It's an odd way to characterize a disagreement between critics of philosophical materialism over how best to approach the relationship between science, theology, and philosophy. I was under the impression that this was an open question over which Christians of good will could disagree.
I have no idea what it means to "disown ID," as if it were a prodigal son or unfaithful spouse. Since I never "owned" ID, I'm not sure how I can "disown" it.
Also on Dembski's blog are these ugly comments by Denyse O'Leary:
Honestly, Beckwith disowning ID reminds me of a guy divorcing his wife ten years after she’s run off with the plumber. The question isn’t “Why, Frankie, why?” but “Why, frankly, why?”.
Last I heard from Beckwith, he was defending John Lilley’s scorched earth campaign against the academic deans at Baylor (deans 1, scorched earth 0, as I recall - even at dysfunctional Baylor, there is some stuff you just can’t do).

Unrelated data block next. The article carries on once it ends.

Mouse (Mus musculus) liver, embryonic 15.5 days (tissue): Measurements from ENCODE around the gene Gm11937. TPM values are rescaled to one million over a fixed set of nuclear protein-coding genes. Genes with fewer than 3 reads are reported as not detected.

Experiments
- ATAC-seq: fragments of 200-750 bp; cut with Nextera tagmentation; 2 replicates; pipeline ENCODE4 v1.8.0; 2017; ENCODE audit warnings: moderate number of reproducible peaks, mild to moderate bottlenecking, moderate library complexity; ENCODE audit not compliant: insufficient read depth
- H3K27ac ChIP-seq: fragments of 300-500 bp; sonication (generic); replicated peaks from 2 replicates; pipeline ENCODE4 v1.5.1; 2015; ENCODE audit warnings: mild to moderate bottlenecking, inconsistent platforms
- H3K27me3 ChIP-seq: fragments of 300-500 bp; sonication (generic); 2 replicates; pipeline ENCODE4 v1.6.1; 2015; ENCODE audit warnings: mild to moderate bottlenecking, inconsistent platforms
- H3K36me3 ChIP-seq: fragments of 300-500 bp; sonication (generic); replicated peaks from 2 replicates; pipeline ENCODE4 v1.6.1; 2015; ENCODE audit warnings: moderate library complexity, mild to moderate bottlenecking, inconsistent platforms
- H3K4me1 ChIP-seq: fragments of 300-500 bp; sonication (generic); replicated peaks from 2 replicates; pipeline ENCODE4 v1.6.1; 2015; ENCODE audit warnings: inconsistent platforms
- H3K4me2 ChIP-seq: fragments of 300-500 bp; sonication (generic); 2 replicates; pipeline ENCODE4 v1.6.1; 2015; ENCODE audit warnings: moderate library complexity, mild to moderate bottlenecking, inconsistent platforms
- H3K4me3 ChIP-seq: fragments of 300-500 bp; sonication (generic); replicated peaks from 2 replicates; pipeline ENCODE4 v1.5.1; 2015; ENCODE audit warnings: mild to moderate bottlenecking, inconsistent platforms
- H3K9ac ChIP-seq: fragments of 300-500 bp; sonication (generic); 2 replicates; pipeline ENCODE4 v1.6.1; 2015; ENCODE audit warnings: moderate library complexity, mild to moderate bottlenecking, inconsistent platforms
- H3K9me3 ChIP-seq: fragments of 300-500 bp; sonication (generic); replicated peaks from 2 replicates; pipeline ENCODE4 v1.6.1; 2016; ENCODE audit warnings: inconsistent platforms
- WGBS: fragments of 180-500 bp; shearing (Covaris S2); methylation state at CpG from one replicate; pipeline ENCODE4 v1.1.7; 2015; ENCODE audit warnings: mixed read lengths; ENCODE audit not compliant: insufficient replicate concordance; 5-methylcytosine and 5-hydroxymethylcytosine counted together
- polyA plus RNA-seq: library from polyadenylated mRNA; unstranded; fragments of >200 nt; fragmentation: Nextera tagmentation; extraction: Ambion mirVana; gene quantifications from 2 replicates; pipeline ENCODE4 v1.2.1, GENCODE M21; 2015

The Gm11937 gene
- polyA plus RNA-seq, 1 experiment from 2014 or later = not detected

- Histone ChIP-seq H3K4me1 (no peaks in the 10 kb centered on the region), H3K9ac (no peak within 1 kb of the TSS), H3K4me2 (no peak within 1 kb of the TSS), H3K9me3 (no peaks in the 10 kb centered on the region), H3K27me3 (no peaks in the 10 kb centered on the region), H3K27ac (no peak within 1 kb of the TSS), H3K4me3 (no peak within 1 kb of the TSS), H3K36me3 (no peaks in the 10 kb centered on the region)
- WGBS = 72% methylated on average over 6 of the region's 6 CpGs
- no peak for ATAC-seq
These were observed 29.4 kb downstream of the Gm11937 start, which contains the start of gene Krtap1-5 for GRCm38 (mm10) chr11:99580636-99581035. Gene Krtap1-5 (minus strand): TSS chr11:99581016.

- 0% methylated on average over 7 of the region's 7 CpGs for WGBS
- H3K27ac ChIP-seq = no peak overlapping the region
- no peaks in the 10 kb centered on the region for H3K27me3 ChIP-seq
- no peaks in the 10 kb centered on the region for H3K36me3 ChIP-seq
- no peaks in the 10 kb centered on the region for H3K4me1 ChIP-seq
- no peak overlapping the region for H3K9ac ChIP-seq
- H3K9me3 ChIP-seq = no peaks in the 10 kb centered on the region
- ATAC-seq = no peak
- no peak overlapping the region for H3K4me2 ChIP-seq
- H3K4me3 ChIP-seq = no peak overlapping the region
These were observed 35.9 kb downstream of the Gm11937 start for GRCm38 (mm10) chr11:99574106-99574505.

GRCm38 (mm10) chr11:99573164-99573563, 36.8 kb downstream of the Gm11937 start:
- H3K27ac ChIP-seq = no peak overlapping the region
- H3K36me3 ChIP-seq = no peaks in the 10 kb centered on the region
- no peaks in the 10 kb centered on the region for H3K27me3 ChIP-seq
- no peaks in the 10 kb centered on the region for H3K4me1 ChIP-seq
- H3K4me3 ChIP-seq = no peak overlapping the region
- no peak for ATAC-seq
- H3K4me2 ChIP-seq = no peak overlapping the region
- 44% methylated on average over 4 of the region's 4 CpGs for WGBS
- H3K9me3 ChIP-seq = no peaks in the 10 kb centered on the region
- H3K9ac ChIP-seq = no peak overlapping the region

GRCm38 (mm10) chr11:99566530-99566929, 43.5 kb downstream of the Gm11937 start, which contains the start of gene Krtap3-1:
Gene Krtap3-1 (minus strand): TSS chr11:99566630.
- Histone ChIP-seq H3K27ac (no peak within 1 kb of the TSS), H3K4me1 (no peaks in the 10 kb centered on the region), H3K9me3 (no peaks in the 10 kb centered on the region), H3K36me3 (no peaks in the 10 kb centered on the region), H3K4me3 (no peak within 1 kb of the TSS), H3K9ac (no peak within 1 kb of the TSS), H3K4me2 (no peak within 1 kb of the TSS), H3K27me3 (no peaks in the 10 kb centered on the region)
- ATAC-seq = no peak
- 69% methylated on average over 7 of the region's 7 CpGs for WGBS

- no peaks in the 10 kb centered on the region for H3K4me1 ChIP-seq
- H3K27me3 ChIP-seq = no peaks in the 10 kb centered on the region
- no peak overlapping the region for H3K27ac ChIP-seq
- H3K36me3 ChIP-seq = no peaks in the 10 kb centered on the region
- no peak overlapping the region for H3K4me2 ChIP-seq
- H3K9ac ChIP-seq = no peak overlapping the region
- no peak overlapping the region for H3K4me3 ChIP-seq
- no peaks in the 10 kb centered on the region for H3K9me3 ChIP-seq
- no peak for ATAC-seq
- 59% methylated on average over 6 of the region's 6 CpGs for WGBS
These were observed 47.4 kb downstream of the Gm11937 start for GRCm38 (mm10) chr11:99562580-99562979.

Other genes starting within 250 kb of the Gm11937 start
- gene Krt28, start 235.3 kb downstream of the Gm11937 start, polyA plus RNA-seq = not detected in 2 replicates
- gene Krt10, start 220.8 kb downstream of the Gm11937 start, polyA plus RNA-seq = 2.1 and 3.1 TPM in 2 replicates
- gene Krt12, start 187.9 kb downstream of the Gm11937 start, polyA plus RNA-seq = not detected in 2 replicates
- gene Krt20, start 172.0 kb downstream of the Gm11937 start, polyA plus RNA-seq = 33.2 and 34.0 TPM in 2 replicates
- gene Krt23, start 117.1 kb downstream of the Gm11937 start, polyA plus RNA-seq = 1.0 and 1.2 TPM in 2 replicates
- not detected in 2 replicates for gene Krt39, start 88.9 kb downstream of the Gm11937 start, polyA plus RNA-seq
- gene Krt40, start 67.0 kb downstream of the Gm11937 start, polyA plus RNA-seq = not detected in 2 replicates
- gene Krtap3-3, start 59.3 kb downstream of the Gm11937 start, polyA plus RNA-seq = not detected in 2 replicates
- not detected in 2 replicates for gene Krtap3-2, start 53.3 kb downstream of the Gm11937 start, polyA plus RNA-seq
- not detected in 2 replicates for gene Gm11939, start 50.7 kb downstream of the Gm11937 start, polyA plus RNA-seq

My take is that some philosophy types will always hate ID because it asserts the priority of evidence over theory.
Ignoring the tasteless infidelity illustration, Denyse is simply mistaken that I defended injustice in the case of the unprincipled actions of Dr. Lilley. What I actually did suggest to Bill and Denyse is modesty and restraint prior to the acquisition of all the facts. To get a feel for my comments at the time, read Densye's blog entry which is followed by comments by me, Bill, Denyse, and my Baylor colleague Alexander Pruss.
Frankly, it is just plain weird to think of questioning ID and its relationship to the Christian worldview as some kind of flirtation with apostacy, as Bill and Denyse seem to be doing.
When the Santa Clara Law Review article is available, I will post a link to it.